Wednesday, January 25, 2012

Psst … You want to replace your office computer with an iPad? Sure. Do you want the SLA to go with it?

There was an interesting in Wall Street Journal that I was reflecting on over the weekend (Apple Macs Land on More Corporate Desks). The article chronicles how General Electric employees can now choose Apple over Windows PCs. Though the spotlight was on GE, the author adds “Apple has very little of the corporate computer market but is making progress, according to market researcher Forrester Research, which estimates the Cupertino, Calif., company will sell $9 billion worth of Macs and $10 billion worth of iPads to businesses this year, up about 50% from last year.” A tweet from Prof. San yesterday alerted me to another article, almost a corollary to the fist one titled “How management has failed at RIM.” The article chronicles the rise and fall of Canadian tech giant that that till few years ago was unstoppable.
These and other similar articles appearing in business press are a sure sign that business users are looking at adopting wider range of smart-devices at work. The popularity, ease of use and features of smart phones and tablet computers have been analyzed by tech analysts, digerati and bloggers but the Enterprise Architect in me continues to reflect on the implication of these technologies on business computing.

The shift towards personal choice of computing devices at work has interesting implications: Blackberry, that till recently was the standard-issue smartphone for business users is now losing ground. Business users who prefer iPhones or Android smartphones are tired of carrying two devices – one for personal use and another issued by their employers. Add to the mix the resurgence of interest in tablet computing devices, lead by iPad’s, Amazon’s Kindle Fire, BN’s Nook and several Windows based competitors.
Technology innovations in the space continue pushing boundaries of usability, restricted only by imagination. What began as a move from Personal Computers to Laptops a few years ago is leading to yet another seismic shift towards smartphones and tablet computers. The implication is clear: IT teams are increasingly getting requests from “IT user” communities to either expand the scope of computing devices that are approved for Personal (and Professional) computing at work. Most organizations still dictate a narrow array of devices that can be hooked to corporate networks for ‘business’ use.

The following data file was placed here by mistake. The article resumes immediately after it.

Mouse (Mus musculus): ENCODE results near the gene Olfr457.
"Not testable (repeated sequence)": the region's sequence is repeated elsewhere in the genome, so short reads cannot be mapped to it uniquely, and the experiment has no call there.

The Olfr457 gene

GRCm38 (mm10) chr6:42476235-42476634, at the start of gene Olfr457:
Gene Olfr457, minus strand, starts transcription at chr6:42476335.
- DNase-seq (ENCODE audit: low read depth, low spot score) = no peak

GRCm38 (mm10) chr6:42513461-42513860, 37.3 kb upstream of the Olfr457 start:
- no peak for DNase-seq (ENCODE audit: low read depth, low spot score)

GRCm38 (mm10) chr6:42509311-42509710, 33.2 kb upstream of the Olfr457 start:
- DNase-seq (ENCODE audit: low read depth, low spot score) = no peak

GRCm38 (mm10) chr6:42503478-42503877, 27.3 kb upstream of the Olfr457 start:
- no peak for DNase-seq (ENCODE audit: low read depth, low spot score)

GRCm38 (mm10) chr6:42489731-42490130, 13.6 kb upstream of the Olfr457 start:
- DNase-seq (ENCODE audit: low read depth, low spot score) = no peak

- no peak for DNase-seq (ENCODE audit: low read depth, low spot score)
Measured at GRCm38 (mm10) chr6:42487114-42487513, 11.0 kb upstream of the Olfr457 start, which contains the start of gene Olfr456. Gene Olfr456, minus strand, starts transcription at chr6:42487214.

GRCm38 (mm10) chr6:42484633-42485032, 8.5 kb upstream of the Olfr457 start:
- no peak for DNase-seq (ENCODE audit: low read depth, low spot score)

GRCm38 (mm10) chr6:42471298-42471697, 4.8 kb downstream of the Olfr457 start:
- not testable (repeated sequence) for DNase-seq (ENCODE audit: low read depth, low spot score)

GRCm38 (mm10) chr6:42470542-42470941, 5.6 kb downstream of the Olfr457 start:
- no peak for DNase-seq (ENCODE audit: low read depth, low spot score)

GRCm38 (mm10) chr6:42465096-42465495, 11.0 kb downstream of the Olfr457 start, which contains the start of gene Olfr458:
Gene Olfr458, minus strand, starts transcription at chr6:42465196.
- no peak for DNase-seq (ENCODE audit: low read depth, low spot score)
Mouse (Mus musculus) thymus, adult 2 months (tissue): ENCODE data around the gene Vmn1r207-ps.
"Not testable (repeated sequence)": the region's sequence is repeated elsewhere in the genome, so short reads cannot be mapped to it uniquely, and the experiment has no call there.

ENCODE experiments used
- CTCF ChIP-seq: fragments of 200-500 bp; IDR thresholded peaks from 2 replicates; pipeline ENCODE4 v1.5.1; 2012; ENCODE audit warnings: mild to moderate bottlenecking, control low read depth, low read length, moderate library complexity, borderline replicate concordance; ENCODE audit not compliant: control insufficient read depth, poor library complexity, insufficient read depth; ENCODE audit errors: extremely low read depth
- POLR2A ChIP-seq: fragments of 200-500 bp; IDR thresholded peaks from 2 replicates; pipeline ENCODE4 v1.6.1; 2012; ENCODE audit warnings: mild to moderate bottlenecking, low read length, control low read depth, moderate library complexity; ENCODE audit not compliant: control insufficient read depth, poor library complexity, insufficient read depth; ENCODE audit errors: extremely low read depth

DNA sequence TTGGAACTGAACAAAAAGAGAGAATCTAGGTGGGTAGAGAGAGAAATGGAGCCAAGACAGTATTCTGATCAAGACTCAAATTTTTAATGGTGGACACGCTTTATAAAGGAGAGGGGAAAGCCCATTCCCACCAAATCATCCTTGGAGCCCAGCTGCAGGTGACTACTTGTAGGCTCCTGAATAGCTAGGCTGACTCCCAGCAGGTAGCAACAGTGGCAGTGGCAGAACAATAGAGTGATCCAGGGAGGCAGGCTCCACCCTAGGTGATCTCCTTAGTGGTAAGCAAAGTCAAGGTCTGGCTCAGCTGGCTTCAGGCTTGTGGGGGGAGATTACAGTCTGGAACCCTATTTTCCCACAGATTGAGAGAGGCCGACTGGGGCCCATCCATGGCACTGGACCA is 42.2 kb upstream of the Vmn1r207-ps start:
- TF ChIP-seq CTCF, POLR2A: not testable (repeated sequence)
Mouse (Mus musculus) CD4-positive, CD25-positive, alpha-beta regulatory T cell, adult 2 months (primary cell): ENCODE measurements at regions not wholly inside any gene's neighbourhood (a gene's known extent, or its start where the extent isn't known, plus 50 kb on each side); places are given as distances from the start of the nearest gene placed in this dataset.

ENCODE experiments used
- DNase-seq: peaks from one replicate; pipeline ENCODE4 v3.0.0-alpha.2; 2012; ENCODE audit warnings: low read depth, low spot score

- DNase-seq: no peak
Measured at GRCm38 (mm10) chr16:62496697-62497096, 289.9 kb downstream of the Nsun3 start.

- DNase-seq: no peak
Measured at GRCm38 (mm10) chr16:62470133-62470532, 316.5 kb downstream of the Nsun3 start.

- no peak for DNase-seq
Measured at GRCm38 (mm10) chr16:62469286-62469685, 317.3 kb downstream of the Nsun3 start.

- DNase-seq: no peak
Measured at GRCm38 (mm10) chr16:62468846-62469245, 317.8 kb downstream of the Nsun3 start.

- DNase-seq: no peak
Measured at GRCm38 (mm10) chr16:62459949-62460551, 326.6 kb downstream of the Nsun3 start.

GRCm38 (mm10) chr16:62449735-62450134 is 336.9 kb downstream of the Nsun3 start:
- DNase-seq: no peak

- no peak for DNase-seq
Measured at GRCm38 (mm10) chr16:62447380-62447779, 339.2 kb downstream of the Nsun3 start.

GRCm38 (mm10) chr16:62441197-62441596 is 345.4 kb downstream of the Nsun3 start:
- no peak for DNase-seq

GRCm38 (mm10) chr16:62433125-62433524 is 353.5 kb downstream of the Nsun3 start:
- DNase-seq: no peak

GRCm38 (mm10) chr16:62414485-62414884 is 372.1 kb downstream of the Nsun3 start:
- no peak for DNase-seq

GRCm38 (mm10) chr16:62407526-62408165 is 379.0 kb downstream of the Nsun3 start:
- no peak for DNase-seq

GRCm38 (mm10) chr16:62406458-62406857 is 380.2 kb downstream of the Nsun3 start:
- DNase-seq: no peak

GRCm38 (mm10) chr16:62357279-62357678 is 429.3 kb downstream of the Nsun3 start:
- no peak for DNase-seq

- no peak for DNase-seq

Enterprise Architects, responsible for spearheading (and gate keeping) technology standards are coming to grips with the implications. However, for EA’s it is not just usability or “coolness factor” we have to weigh in while evaluating this push towards open computing. Security (of course), Support, Upgrades and updates, Integration and extensibility are just a few dimensions to evaluate while formulating an approach for corporate rollout.

 Traditionally, IS teams have been responsible for support of hardware, software and infrastructure required by ‘users’. This division of labor suited everyone well. Non-IT users could focus on their core competence - be it sales teams out in the field or bank tellers or reservation agents or nurses at hospitals monitoring patient records. For most system issues, users would call the IS help-desk that either walks them through the problem resolution or sends someone onsite to help. Service Level and Operating Level Agreements (SLAs/OLAs) were well defined and understood. By opting for personal choice of computing device, there are a few scenarios that begin emerge:

Scenario 1: Laissez faire Cafeteria style buy-and-bring-your-own-device to work. In this model, users will have to take on ‘personal responsibility’ for problem resolution for the devices they opt to acquire. For example, I opt to bring in an iPad to work (instead of my office issued HP/Dell/Whatever Wintel laptop) and just before an important client presentation, I encounter a problem with wifi and network access that I am unable to troubleshoot. Turns out it is a hardware problem for which I cannot call my IS tech support. I have to get in touch with Apple’s help desk and work through the issue.
Scenario 2: Expand scope of support with levels of service: IS team extends a list of “supported” systems to include emerging genera of desktops, tablets and handhelds. To control costs, one could contemplate level-of-service for device classes. For example currently serviced Windows desktops/laptops would get a “Platinum level” service that includes hardware, operating system and application support, Mac OS devices would get a “Gold level” service level and so on.

There are several other scenarios besides one can analyze but before that a few critical questions one would need the business users to answer: 
  • How much of “ownership” is the typical business user willing to take in a Laissez faire model?
  • What is the total cost(to organization) to be able to expand support and service levels for “All” devices - current and emerging?
Other interesting links on the topic